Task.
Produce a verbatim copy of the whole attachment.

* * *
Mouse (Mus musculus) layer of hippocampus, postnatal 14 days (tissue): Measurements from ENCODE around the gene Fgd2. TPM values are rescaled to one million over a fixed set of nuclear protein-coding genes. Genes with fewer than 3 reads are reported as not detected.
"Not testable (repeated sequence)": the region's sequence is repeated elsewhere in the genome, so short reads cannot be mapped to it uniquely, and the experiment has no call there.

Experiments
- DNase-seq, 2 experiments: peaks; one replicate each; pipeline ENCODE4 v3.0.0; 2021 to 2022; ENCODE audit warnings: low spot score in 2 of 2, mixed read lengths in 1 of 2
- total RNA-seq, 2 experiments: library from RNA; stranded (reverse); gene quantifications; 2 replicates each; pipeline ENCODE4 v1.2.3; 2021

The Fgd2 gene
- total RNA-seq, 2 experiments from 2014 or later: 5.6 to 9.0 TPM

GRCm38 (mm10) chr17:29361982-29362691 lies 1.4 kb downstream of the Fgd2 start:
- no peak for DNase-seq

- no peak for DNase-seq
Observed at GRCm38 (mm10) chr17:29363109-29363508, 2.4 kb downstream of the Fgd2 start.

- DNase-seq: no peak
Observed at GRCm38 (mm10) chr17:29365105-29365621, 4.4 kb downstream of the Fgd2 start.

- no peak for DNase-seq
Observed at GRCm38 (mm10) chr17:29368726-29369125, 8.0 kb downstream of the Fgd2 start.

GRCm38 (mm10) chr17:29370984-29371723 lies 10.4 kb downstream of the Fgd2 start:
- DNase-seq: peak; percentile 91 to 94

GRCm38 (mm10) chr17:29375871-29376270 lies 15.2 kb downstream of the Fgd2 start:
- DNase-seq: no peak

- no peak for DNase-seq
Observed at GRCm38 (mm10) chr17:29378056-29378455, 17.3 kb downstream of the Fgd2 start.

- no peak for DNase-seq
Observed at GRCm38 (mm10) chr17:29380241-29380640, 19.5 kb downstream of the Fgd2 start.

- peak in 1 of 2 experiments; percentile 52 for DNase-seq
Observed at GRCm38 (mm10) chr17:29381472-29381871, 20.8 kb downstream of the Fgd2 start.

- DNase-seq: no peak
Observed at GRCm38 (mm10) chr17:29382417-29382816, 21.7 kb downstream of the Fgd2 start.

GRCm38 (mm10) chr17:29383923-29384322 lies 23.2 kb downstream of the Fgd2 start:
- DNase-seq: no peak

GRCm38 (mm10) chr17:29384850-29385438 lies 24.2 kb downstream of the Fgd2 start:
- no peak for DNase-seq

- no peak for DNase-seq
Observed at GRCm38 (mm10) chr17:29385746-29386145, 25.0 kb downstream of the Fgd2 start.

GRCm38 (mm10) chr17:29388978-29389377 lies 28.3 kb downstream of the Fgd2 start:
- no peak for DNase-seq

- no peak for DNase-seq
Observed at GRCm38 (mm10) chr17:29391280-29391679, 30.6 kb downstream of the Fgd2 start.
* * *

Mouse (Mus musculus) layer of hippocampus, postnatal 14 days (tissue): Measurements from ENCODE around the gene Fgd2. TPM values are rescaled to one million over a fixed set of nuclear protein-coding genes. Genes with fewer than 3 reads are reported as not detected.
"Not testable (repeated sequence)": the region's sequence is repeated elsewhere in the genome, so short reads cannot be mapped to it uniquely, and the experiment has no call there.

Experiments
- DNase-seq, 2 experiments: peaks; one replicate each; pipeline ENCODE4 v3.0.0; 2021 to 2022; ENCODE audit warnings: low spot score in 2 of 2, mixed read lengths in 1 of 2
- total RNA-seq, 2 experiments: library from RNA; stranded (reverse); gene quantifications; 2 replicates each; pipeline ENCODE4 v1.2.3; 2021

The Fgd2 gene
- total RNA-seq, 2 experiments from 2014 or later: 5.6 to 9.0 TPM

GRCm38 (mm10) chr17:29361982-29362691 lies 1.4 kb downstream of the Fgd2 start:
- no peak for DNase-seq

- no peak for DNase-seq
Observed at GRCm38 (mm10) chr17:29363109-29363508, 2.4 kb downstream of the Fgd2 start.

- DNase-seq: no peak
Observed at GRCm38 (mm10) chr17:29365105-29365621, 4.4 kb downstream of the Fgd2 start.

- no peak for DNase-seq
Observed at GRCm38 (mm10) chr17:29368726-29369125, 8.0 kb downstream of the Fgd2 start.

GRCm38 (mm10) chr17:29370984-29371723 lies 10.4 kb downstream of the Fgd2 start:
- DNase-seq: peak; percentile 91 to 94

GRCm38 (mm10) chr17:29375871-29376270 lies 15.2 kb downstream of the Fgd2 start:
- DNase-seq: no peak

- no peak for DNase-seq
Observed at GRCm38 (mm10) chr17:29378056-29378455, 17.3 kb downstream of the Fgd2 start.

- no peak for DNase-seq
Observed at GRCm38 (mm10) chr17:29380241-29380640, 19.5 kb downstream of the Fgd2 start.

- peak in 1 of 2 experiments; percentile 52 for DNase-seq
Observed at GRCm38 (mm10) chr17:29381472-29381871, 20.8 kb downstream of the Fgd2 start.

- DNase-seq: no peak
Observed at GRCm38 (mm10) chr17:29382417-29382816, 21.7 kb downstream of the Fgd2 start.

GRCm38 (mm10) chr17:29383923-29384322 lies 23.2 kb downstream of the Fgd2 start:
- DNase-seq: no peak

GRCm38 (mm10) chr17:29384850-29385438 lies 24.2 kb downstream of the Fgd2 start:
- no peak for DNase-seq

- no peak for DNase-seq
Observed at GRCm38 (mm10) chr17:29385746-29386145, 25.0 kb downstream of the Fgd2 start.

GRCm38 (mm10) chr17:29388978-29389377 lies 28.3 kb downstream of the Fgd2 start:
- no peak for DNase-seq

- no peak for DNase-seq
Observed at GRCm38 (mm10) chr17:29391280-29391679, 30.6 kb downstream of the Fgd2 start.